WILLEMSTAD — The environmental organization Smoc appeared before the judge again yesterday because according to them, the government is ignoring the court’s order to take a decision in October 2010 at the latest (at the request of Smoc in 2005) to maintain the Isla permit. Smoc’s demand suggests the court ordering the government to take a decision in the short term under penalty of a considerable fine. The judge will give a decision on March 8th.
Smoc chair Peter van Leeuwen explains that “At midnight last Friday, the government had turned in a written plea (that actually only consisted of formal plea’s) – declared inadmissible – and requesting postponement because ‘a new decision has to be taken with meticulous care’. We were surprised by this ‘mi ta bezig’ (working on) request for postponement. He refers to the fact that in 2008, the Social Economic Initiative (SEI) had already decided to uphold the environment standards. “The Board of Governors (BC) had not filed a petition against the verdict of 2009, although Isla had. The BC promised the judge they would respect the court’s verdict,” says van Leeuwen. At the beginning of the session, the country’s lawyer presented a letter from the government of Curaçao to Smoc and the judge. According to Smoc, the undated letter signed by the Minister of Public Health, Environment and Nature Jacinta Constancia, was very brief. “The mentioned enclosures were not included. In the letter, the government of Curaçao writes amongst others, ‘as the permit conditions were not violated, there is no need for enforcement measures’. They therefore conclude that, based on the aforementioned there is no question of violating the permit conditions that are applicable for Refineria Isla (Curazao) S.A.” In the letter, the Minister states that consequently, Smoc’s request for enforcement measures is rejected.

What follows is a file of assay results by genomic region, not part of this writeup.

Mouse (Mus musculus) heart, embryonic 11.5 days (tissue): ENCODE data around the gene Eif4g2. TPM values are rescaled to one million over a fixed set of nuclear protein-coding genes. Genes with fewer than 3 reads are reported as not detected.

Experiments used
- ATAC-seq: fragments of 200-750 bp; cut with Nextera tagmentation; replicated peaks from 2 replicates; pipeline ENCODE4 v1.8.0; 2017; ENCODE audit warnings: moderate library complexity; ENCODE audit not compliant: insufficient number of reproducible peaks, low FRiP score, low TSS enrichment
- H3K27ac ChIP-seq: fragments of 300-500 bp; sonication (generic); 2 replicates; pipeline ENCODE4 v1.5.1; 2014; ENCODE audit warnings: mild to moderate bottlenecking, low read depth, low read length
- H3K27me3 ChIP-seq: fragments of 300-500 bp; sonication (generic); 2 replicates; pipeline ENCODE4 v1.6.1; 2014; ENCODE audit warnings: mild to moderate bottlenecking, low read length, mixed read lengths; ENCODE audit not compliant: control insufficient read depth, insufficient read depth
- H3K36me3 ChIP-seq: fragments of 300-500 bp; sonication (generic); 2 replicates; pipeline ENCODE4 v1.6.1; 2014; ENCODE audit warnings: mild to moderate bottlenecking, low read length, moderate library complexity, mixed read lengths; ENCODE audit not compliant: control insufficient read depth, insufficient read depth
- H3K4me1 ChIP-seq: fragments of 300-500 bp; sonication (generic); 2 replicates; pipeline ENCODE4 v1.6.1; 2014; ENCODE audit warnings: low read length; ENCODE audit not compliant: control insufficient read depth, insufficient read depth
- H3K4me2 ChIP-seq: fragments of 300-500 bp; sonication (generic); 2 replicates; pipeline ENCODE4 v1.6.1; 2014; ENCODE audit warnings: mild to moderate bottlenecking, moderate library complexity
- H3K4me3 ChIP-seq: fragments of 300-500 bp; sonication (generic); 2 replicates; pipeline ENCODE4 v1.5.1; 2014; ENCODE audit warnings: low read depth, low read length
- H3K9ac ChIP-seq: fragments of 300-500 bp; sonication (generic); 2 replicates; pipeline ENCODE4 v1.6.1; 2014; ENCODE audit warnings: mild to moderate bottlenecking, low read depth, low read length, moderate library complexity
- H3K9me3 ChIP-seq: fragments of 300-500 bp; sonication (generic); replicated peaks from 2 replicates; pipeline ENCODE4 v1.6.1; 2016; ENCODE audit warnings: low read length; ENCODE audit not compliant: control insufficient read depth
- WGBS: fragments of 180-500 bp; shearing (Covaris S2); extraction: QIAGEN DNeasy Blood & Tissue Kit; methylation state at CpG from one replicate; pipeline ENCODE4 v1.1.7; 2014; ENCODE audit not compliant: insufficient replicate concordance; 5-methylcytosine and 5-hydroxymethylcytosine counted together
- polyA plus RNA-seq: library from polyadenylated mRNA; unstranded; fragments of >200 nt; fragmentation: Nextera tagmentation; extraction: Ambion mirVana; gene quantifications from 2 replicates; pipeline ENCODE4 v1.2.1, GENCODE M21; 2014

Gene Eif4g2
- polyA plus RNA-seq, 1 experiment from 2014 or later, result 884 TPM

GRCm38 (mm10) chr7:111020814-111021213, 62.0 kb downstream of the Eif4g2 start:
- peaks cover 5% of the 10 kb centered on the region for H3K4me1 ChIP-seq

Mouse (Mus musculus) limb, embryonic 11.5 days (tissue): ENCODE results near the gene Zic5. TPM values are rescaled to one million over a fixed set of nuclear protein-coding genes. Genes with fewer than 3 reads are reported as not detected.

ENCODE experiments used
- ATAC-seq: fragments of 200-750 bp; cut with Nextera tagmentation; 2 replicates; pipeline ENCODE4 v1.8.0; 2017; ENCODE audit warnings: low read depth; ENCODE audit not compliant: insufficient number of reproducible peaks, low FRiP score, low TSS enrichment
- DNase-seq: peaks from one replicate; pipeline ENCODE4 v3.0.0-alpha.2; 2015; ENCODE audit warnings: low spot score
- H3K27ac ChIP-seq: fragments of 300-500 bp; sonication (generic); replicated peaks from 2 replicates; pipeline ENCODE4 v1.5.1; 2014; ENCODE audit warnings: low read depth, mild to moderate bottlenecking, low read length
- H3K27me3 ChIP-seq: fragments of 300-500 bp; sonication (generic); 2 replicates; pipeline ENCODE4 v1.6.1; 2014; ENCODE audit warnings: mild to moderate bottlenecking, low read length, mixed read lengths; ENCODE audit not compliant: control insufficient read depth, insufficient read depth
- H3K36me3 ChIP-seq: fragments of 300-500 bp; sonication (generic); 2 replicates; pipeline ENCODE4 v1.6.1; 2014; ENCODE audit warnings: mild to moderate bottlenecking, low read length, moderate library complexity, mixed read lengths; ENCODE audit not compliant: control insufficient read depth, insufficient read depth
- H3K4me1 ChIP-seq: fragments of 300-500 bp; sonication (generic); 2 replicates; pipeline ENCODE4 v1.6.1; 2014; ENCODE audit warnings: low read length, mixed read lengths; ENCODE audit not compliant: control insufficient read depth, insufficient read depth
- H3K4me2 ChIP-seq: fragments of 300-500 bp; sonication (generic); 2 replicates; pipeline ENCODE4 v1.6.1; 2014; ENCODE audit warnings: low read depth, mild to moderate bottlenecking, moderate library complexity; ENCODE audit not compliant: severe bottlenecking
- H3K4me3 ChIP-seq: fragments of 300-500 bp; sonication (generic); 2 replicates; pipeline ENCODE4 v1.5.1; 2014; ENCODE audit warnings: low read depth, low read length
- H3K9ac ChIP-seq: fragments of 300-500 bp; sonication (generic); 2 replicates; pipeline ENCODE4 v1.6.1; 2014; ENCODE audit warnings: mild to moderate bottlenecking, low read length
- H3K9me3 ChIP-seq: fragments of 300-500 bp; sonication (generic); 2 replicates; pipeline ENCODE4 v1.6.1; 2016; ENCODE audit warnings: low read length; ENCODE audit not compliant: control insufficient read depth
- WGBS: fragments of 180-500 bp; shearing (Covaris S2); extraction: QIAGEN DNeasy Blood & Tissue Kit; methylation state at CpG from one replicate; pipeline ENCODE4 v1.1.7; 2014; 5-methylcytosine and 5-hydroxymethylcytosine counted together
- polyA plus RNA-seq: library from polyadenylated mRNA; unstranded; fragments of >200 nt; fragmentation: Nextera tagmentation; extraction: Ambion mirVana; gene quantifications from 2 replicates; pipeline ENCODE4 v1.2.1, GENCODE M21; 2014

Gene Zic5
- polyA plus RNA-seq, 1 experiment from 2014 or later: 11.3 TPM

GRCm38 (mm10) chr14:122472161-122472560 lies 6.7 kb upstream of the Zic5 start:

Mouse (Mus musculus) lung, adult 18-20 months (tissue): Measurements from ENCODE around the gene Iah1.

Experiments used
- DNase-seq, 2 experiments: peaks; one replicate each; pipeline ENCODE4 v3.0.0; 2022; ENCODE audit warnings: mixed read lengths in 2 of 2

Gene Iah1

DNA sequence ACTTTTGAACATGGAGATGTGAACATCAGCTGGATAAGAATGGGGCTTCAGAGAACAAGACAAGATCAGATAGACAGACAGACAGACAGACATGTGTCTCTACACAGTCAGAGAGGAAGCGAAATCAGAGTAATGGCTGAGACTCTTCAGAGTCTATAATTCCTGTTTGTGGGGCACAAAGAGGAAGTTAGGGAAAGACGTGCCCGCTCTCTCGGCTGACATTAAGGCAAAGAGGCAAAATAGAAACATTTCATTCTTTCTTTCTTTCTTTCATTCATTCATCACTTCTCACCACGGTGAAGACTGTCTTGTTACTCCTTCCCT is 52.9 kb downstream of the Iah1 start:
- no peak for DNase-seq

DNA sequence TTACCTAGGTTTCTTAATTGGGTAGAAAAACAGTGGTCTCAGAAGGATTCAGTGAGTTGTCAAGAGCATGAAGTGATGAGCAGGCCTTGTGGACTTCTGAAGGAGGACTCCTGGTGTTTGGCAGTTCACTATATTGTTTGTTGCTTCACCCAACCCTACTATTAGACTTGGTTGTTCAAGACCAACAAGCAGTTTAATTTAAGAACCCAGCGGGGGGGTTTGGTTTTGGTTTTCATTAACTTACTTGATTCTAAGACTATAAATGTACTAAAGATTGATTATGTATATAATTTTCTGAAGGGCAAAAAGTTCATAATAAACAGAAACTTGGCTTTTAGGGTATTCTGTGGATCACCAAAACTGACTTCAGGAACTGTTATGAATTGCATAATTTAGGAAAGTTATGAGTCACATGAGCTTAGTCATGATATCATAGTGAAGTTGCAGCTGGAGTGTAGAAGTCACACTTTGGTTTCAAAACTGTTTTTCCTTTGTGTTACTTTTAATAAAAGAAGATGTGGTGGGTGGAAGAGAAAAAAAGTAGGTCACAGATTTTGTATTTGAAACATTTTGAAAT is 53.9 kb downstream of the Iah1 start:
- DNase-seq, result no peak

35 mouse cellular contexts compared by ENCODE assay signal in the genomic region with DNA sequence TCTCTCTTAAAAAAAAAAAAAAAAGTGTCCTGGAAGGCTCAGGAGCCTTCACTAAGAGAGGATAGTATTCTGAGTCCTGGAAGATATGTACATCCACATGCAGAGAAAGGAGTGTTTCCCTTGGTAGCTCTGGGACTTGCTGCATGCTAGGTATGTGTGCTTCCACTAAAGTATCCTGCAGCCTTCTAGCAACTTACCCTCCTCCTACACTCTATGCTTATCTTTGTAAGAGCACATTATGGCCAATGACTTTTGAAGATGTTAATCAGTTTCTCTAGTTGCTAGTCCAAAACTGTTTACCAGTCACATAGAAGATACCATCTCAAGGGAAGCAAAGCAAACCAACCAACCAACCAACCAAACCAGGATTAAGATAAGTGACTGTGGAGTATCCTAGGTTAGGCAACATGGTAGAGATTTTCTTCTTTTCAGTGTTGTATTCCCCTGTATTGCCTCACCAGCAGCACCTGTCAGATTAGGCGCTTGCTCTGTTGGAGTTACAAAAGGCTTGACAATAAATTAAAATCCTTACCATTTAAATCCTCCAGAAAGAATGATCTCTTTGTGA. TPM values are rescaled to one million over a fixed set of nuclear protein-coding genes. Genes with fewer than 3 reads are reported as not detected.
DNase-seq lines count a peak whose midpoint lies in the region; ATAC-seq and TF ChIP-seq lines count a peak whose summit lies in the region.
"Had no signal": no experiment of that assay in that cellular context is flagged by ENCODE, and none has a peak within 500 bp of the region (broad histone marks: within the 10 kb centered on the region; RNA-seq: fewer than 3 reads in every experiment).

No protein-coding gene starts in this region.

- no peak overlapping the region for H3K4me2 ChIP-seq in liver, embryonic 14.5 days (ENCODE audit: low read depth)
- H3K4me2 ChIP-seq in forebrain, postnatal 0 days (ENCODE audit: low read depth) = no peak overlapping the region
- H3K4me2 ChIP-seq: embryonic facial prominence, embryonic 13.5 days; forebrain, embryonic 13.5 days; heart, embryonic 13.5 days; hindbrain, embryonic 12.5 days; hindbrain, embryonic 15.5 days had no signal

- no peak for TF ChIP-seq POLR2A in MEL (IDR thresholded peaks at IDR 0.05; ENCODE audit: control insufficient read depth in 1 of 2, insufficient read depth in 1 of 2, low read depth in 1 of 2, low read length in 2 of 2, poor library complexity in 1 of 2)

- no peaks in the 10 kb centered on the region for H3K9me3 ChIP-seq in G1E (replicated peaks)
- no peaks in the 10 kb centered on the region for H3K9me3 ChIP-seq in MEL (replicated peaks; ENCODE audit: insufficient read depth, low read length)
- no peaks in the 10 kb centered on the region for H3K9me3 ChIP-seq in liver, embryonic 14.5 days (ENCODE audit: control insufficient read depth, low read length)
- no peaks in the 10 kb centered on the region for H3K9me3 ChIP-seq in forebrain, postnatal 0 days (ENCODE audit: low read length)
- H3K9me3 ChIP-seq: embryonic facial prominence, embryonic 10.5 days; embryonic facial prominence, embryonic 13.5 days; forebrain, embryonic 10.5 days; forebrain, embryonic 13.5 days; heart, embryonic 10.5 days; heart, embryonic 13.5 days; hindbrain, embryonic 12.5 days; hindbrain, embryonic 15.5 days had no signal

Van Leeuwen speaks of an embarrassing business. “One only has to look at the black clouds, the huge torches, the measuring results and last but not least the verdicts from the past five years!” He says that the letter immediately appeared familiar to him. It was almost a copy of a letter from 2006. According to the chairman, at the time the judge said it was inaccurate, lacking research and arguments.” Moreover, apart from the letter being undated, it certainly did not comply with the normal requirements common for a government decision. A report from 2006 was not included although the letter states otherwise. The country’s lawyer, who by the way was also surprised by the letter, said the enclosures would be delivered, but they weren’t,” says the chairman. He continues by stating that the letter refers to a research from which it appears that the Isla processes waste properly. “It appears that that research was conducted by order of the Isla. The many reports drawn up by independent experts the past years at the expense of the taxpayer, which illustrates how many times the Isla had violated their permit, are casually brushed off. It is really shameful how this government thinks it can ignore an order from the judge for the umpteenth time,” says Van Leeuwen. He further explains that after six years of litigation, hopeful conversations were held recently with the government. “Despite the government’s promises during these conversations to give public health and the tackling of the refinery problems priority, the opposite is true as proven yesterday morning. This government does not take the health of the inhabitants under the smog seriously and chooses not to enforce environmental standards. Isla is free to do whatever they want, which also appeared during the session from the showy consultation between an Isla employee and the country’s lawyer,” says Van Leeuwen.